marketing in tough times

Social Networking can be a great marketing tool!
Social Networking can be a great marketing tool!

We hear it over and over again, and see expanding proof of its truth: times are tough, and it looks like they will be for a while. A few months ago, I was pooh-pooing this fact (and for a while we got reports that “everything’s getting better right now!”), but the evidence is striking closer and closer to home, most recently in the form of massive layoffs in my home town (it was a few months ago, and the effects are dramatically evident now in the form of house foreclosures, empty storefronts, and so on). What do you do when you’re trying to stay afloat? How do you market your business and stand apart from your competition, who might be doing what you do, but at a discount?

In an increasingly competitive marketplace, how do you market your business and its products and services so that people come to you instead of the other guy? And what if it’s a decision between your light bill and your marketing budget (it comes to that entirely too often these days!)?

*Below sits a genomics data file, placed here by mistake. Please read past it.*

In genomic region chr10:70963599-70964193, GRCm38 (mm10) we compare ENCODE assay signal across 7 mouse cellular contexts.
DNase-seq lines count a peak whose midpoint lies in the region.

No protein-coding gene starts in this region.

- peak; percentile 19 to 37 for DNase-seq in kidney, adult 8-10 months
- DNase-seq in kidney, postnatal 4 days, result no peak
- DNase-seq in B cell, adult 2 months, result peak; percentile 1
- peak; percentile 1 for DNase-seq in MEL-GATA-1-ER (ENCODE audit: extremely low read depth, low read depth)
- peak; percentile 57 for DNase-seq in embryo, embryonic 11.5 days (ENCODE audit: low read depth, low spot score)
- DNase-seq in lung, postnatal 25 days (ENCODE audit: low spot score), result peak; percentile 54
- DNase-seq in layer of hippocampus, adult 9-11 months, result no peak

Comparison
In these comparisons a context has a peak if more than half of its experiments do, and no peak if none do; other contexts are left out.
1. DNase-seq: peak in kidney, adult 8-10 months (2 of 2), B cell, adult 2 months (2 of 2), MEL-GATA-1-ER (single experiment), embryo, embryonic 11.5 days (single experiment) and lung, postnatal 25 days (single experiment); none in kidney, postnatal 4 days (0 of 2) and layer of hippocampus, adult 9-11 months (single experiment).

Our services are, I’ll admit it, not cheap. And not every business can afford what we do. What we do is save you the time it takes learning how to do it yourself, and then doing it. But you can do it yourself, if you are willing to learn and spend the time on your own marketing efforts.

There’s so much action in social media these days (Twitter, Facebook, mySpace, LinkedIn and other social media platforms), and many businesses are using them to great effect. I’m going to share some of what we do so that you can start doing it yourself. Face it, I’d rather you stay in business than put yourself out of business hiring us!

So here’s what you do:

Step 1: Get going on a web site. We offer a do-it-yourself option if you have the time and patience to do it this way–and truly, the options there permit you to buy your own domain name, get a web hosting account and set up a nice looking template-based web site on your own. You can actually do pretty well this way!  Ready?

Go here:

Step 2: Set up an account on Facebook if you don’t already have one. Then set up a company page. Here’s how ours look, so you can see what the end result can be: